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Rosalind W. Picard, Sc.D., FIEEE
Director of Affective Computing Research
Faculty Chair, MIT Mind+Hand+Heart
MIT Media Lab, E14-348A
75 Amherst Street
Cambridge, MA 02139; USA
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Professor Rosalind W. Picard, Sc.D., FIEEE is founder and
director of the
Affective Computing Research Group at the Massachusetts Institute
of Technology (MIT) Media Lab and founding faculty chair of MIT's Mind+Hand+Heart
Initiative. She has co-founded Affectiva, Inc. providing emotion AI
technology, and Empatica, Inc.
creating sensors and analytics to improve health. Empatica created
the first AI-based smart watch, Embrace, cleared by FDA
in Neurology (for monitoring seizures).
Picard holds a bachelor's degree in electrical engineering
with highest honors from the Georgia Institute of Technology, and
master's and doctorate degrees, both in electrical engineering and
computer science, from MIT. She started her career as a member of the
technical staff at AT&T Bell Laboratories designing VLSI chips for
digital signal processing and developing algorithms for image
compression. In 1991 she joined the MIT Media Lab faculty. She became
internationally known for constructing mathematical models for
content-based retrieval of images and for pioneering methods of
automated search and annotation in digital video, including the
creation of the Photobook system. The year before she was up for
tenure she published the book Affective
Computing, which became instrumental in starting a new field by
that name. Today that field has its own journal, The IEEE Transactions
on Affective Computing, international conference ACII, and
professional society, AAAC.
Picard also served as a founding member of the IEEE Technical
Committee on Wearable Information Systems in 1998, helping launch the
field of wearable computing.
Picard has authored or co-authored over 300 scientific articles and
chapters spanning computer vision, pattern recognition, machine
learning, human-computer interaction, wearable sensors and affective
computing. She is a recipient of several best paper prizes, including
work on machine learning with multiple models (with Minka, 1998), a
best theory paper prize for affect in human learning (with Kort and
Reilly, 2001), a "best paper of the decade 2000-2009" by IEEE
Intelligent Transporation Systems (with Healey, 2005) measuring driver
stress, a best Face and Gesture paper prize for work with facial
expressions (with McDuff, Kaliouby and Demirdjian, 2013), a best
UBICOMP paper for an AI coach (with Hoque, Courgeon, Martin, and
Mutlu, 2013), best paper at NIPS Workshop on Machine Learning for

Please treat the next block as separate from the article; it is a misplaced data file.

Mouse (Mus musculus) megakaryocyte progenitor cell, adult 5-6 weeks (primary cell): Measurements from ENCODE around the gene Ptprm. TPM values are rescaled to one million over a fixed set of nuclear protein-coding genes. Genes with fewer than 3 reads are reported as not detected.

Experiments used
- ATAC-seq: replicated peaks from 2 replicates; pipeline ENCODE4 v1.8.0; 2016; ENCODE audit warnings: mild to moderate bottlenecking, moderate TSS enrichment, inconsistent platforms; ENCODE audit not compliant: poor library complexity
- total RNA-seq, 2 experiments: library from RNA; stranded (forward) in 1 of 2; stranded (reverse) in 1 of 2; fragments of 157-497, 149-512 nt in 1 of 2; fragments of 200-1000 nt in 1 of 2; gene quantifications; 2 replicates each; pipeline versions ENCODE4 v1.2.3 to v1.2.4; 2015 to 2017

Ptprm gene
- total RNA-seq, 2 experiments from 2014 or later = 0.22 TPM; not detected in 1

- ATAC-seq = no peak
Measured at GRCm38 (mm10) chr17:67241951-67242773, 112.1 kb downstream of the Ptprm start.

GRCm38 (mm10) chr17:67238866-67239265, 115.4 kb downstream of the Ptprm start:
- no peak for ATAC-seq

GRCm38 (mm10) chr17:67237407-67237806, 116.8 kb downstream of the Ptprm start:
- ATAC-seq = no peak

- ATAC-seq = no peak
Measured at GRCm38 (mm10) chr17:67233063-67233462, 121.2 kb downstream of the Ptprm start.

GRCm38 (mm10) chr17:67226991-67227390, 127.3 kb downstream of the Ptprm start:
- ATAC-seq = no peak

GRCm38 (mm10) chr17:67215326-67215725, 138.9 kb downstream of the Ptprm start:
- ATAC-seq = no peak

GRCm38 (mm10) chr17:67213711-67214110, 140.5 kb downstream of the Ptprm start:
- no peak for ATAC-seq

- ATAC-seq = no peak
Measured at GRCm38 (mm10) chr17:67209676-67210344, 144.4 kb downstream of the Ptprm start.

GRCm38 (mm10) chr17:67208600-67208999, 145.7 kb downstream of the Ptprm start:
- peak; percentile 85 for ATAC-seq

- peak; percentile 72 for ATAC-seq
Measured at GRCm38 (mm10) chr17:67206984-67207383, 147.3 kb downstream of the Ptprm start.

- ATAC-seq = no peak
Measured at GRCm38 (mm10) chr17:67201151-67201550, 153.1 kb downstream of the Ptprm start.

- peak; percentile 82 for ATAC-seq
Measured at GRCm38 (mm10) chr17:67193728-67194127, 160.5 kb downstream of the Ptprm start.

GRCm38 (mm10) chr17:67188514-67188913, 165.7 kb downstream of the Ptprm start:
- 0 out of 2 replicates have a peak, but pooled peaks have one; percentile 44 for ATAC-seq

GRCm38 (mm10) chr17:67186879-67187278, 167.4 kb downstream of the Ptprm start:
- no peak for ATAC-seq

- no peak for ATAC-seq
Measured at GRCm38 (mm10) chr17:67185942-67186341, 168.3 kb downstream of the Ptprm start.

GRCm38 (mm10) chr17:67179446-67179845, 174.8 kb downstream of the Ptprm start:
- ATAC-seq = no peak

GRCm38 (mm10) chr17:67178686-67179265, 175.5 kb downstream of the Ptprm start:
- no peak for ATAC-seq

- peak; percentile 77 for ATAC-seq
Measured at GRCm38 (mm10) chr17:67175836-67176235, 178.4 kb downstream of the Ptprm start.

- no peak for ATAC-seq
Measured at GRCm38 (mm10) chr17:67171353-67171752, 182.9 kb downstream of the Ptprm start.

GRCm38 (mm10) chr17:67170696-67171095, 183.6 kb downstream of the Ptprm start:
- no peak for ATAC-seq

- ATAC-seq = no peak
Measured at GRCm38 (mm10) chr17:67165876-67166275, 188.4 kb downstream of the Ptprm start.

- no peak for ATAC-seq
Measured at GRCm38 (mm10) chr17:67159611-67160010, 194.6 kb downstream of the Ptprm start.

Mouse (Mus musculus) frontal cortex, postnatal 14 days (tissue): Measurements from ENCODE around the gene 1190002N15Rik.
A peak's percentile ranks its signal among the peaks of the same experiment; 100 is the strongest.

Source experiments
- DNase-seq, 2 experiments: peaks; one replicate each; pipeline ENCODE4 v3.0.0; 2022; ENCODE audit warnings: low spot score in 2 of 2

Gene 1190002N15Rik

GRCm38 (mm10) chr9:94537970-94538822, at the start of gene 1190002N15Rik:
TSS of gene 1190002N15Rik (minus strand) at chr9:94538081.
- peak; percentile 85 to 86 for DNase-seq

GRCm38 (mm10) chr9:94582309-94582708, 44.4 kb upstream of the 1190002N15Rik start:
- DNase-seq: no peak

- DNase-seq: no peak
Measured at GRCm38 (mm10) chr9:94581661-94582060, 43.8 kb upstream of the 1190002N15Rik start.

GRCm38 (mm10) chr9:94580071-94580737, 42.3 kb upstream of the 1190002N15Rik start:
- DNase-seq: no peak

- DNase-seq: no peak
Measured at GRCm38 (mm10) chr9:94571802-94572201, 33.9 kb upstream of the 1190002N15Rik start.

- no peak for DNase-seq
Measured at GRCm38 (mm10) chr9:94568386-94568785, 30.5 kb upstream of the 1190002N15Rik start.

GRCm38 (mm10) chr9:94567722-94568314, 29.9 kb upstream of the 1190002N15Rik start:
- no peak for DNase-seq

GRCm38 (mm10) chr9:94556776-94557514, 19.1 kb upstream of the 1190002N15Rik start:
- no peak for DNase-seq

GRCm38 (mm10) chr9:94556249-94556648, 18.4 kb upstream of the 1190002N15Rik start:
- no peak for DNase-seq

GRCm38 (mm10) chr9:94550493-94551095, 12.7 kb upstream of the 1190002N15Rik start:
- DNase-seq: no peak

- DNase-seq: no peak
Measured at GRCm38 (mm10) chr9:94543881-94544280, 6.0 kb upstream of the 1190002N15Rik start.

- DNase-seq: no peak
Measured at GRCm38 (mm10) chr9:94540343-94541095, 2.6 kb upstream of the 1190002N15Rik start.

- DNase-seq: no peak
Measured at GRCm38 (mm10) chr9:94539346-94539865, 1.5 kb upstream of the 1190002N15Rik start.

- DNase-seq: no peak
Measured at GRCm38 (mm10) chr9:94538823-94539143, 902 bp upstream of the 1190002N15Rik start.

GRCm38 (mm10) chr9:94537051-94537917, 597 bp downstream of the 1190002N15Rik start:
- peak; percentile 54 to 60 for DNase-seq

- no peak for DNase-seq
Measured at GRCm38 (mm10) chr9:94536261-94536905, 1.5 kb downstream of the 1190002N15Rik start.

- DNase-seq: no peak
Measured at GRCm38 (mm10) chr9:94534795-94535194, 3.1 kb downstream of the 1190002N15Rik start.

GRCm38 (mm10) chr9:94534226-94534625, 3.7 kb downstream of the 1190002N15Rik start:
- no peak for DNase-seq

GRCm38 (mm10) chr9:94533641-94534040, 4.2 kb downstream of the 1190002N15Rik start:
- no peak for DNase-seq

Health (with Jaques, Taylor, Nosakhare, and Sano, 2016) and best paper
at IEEE RO-MAN for work on a Robotic Positive Psychology Coach (with
Jeong, Alghowinem, Arias, Aymerich-Franch, Lapedriza, Park, and
Picard is an active inventor with multiple patents, including wearable and non-contact sensors, algorithms, and systems for sensing, recognizing, and responding respectfully to human affective information. Her inventions have applications in autism, epilepsy, depression, PTSD, sleep, stress, dementia, autonomic nervous system disorders, human and machine learning, health behavior change, market research, customer service, and human-computer interaction. In 2005 she was named a Fellow of the IEEE for contributions to image and video analysis and affective computing. CNN named her one of seven "Tech SuperHeros to Watch in 2015." In 2019, Picard was elected to the National Academy of Engineering for contributions in affective and wearable computing. She is a Fellow of the AAAC. Picard has been honored with dozens of distinguished and named lectureships and other international awards. She is a popular speaker and has given over 150 keynote and invited plenary talks.
Picard has served on numerous international and national science and engineering program committees, editorial boards, and review panels, including the Advisory Committee for the National Science Foundation's (NSF's) division of Computers in Science and Engineering (CISE), the Advisory Board for the Georgia Tech College of Computing, and the Editorial Board of User Modeling and User-Adapted Interaction: The Journal of Personalization Research.
Picard interacts regularly with industry and has consulted for many companies including Apple, AT&T, BT, HP, i.Robot, Merck, Motorola, and Samsung. Her group's achievements have been featured in forums for the general public such as The New York Times, The London Independent, National Public Radio, Scientific American Frontiers, ABC's Nightline and World News Tonight, Time, Vogue, Wired, Forbes, Voice of America Radio, New Scientist, and BBC programs such as "Hard Talk" and BBC Horizon with Michael Mosley. Picard lives in Newton, Massachusetts with her husband, whom she met in the computer room at MIT on a Friday night (true story). They have been married since 1988 and have three energetic sons.